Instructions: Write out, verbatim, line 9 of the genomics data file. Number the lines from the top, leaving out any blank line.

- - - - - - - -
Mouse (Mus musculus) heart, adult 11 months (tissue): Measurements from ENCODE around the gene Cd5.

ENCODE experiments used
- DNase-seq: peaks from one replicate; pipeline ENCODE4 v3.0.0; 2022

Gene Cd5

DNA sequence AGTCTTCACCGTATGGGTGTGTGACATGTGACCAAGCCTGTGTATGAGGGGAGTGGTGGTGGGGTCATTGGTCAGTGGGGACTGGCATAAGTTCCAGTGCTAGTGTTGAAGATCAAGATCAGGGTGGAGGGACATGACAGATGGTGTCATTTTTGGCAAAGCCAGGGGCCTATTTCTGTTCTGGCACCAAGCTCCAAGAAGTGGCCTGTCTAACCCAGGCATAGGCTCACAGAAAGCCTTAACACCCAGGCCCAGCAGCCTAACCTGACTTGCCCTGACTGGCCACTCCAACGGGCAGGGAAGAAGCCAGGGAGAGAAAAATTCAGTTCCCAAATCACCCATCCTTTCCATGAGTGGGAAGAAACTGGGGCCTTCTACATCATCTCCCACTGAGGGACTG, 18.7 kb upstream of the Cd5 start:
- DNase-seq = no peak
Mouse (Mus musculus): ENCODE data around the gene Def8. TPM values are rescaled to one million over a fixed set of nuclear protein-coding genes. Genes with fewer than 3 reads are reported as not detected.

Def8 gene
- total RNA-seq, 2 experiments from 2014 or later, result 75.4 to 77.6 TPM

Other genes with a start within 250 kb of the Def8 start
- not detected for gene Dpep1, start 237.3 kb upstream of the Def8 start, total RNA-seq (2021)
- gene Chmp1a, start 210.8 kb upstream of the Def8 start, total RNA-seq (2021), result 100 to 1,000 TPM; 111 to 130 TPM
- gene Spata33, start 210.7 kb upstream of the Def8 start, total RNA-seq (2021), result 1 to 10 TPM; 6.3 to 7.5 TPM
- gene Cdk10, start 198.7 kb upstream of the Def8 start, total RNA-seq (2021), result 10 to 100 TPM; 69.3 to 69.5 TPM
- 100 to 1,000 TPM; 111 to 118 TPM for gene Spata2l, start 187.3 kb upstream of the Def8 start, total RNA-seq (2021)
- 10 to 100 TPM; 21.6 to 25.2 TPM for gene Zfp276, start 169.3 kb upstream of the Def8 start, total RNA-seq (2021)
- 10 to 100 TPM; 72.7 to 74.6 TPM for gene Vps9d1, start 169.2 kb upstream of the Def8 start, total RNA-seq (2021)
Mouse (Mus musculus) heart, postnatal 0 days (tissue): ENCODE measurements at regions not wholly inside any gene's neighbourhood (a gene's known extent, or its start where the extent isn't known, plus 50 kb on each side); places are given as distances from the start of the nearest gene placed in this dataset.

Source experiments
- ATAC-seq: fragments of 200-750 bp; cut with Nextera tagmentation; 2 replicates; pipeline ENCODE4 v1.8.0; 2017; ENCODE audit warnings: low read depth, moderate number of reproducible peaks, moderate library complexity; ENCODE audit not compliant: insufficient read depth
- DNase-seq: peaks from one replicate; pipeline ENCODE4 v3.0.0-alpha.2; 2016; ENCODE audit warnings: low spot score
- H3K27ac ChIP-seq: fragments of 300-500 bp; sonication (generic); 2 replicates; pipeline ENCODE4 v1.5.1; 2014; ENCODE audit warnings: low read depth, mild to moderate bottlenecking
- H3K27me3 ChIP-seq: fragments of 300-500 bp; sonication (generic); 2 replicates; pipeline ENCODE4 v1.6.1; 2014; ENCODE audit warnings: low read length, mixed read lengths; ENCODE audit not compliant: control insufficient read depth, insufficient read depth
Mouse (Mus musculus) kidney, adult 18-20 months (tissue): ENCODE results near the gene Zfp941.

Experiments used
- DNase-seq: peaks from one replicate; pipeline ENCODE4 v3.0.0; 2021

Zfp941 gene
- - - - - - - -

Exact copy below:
- total RNA-seq, 2 experiments from 2014 or later, result 75.4 to 77.6 TPM